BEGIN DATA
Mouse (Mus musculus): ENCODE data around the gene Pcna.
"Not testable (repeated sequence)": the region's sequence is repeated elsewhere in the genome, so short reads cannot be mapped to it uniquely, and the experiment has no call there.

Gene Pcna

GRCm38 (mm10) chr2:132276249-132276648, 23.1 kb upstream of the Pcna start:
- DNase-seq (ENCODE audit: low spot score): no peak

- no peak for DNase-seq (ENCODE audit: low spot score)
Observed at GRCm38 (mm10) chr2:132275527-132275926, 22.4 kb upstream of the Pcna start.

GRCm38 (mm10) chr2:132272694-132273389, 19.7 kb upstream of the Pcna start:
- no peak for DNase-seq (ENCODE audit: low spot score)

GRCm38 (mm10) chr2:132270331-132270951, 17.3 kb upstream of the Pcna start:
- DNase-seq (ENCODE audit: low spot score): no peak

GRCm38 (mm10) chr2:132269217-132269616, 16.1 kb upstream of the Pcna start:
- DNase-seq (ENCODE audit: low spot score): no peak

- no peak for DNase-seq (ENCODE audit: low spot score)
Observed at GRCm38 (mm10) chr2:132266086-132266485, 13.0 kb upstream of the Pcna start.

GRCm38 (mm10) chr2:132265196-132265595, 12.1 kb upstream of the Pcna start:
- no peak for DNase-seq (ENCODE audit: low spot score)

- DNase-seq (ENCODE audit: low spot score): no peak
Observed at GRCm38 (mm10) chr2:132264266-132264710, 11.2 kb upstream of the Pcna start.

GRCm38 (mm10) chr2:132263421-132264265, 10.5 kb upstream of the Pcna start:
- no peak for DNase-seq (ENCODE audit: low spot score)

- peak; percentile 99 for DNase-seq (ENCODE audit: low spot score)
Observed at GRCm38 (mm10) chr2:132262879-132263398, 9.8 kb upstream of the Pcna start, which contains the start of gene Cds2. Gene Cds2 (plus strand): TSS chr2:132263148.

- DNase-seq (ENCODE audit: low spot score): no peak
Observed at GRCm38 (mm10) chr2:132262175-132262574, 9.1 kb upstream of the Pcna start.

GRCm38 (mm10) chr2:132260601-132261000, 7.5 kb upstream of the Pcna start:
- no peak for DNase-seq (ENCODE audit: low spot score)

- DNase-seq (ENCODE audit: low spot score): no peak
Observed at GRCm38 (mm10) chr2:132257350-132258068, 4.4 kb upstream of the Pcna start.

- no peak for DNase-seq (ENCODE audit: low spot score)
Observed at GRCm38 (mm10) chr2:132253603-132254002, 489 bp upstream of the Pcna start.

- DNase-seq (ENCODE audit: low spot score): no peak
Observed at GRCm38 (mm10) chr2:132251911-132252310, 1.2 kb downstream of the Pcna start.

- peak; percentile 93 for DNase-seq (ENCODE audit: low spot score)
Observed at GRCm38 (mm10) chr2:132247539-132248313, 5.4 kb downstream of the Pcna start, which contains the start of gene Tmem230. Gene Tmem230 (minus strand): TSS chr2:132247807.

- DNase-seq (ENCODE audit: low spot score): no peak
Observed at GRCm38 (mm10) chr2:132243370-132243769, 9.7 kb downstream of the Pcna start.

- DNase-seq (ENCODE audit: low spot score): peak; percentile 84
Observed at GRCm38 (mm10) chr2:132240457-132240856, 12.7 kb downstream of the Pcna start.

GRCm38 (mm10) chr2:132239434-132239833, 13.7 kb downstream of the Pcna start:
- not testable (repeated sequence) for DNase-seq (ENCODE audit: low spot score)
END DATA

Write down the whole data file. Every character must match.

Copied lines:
Mouse (Mus musculus): ENCODE data around the gene Pcna.
"Not testable (repeated sequence)": the region's sequence is repeated elsewhere in the genome, so short reads cannot be mapped to it uniquely, and the experiment has no call there.

Gene Pcna

GRCm38 (mm10) chr2:132276249-132276648, 23.1 kb upstream of the Pcna start:
- DNase-seq (ENCODE audit: low spot score): no peak

- no peak for DNase-seq (ENCODE audit: low spot score)
Observed at GRCm38 (mm10) chr2:132275527-132275926, 22.4 kb upstream of the Pcna start.

GRCm38 (mm10) chr2:132272694-132273389, 19.7 kb upstream of the Pcna start:
- no peak for DNase-seq (ENCODE audit: low spot score)

GRCm38 (mm10) chr2:132270331-132270951, 17.3 kb upstream of the Pcna start:
- DNase-seq (ENCODE audit: low spot score): no peak

GRCm38 (mm10) chr2:132269217-132269616, 16.1 kb upstream of the Pcna start:
- DNase-seq (ENCODE audit: low spot score): no peak

- no peak for DNase-seq (ENCODE audit: low spot score)
Observed at GRCm38 (mm10) chr2:132266086-132266485, 13.0 kb upstream of the Pcna start.

GRCm38 (mm10) chr2:132265196-132265595, 12.1 kb upstream of the Pcna start:
- no peak for DNase-seq (ENCODE audit: low spot score)

- DNase-seq (ENCODE audit: low spot score): no peak
Observed at GRCm38 (mm10) chr2:132264266-132264710, 11.2 kb upstream of the Pcna start.

GRCm38 (mm10) chr2:132263421-132264265, 10.5 kb upstream of the Pcna start:
- no peak for DNase-seq (ENCODE audit: low spot score)

- peak; percentile 99 for DNase-seq (ENCODE audit: low spot score)
Observed at GRCm38 (mm10) chr2:132262879-132263398, 9.8 kb upstream of the Pcna start, which contains the start of gene Cds2. Gene Cds2 (plus strand): TSS chr2:132263148.

- DNase-seq (ENCODE audit: low spot score): no peak
Observed at GRCm38 (mm10) chr2:132262175-132262574, 9.1 kb upstream of the Pcna start.

GRCm38 (mm10) chr2:132260601-132261000, 7.5 kb upstream of the Pcna start:
- no peak for DNase-seq (ENCODE audit: low spot score)

- DNase-seq (ENCODE audit: low spot score): no peak
Observed at GRCm38 (mm10) chr2:132257350-132258068, 4.4 kb upstream of the Pcna start.

- no peak for DNase-seq (ENCODE audit: low spot score)
Observed at GRCm38 (mm10) chr2:132253603-132254002, 489 bp upstream of the Pcna start.

- DNase-seq (ENCODE audit: low spot score): no peak
Observed at GRCm38 (mm10) chr2:132251911-132252310, 1.2 kb downstream of the Pcna start.

- peak; percentile 93 for DNase-seq (ENCODE audit: low spot score)
Observed at GRCm38 (mm10) chr2:132247539-132248313, 5.4 kb downstream of the Pcna start, which contains the start of gene Tmem230. Gene Tmem230 (minus strand): TSS chr2:132247807.

- DNase-seq (ENCODE audit: low spot score): no peak
Observed at GRCm38 (mm10) chr2:132243370-132243769, 9.7 kb downstream of the Pcna start.

- DNase-seq (ENCODE audit: low spot score): peak; percentile 84
Observed at GRCm38 (mm10) chr2:132240457-132240856, 12.7 kb downstream of the Pcna start.

GRCm38 (mm10) chr2:132239434-132239833, 13.7 kb downstream of the Pcna start:
- not testable (repeated sequence) for DNase-seq (ENCODE audit: low spot score)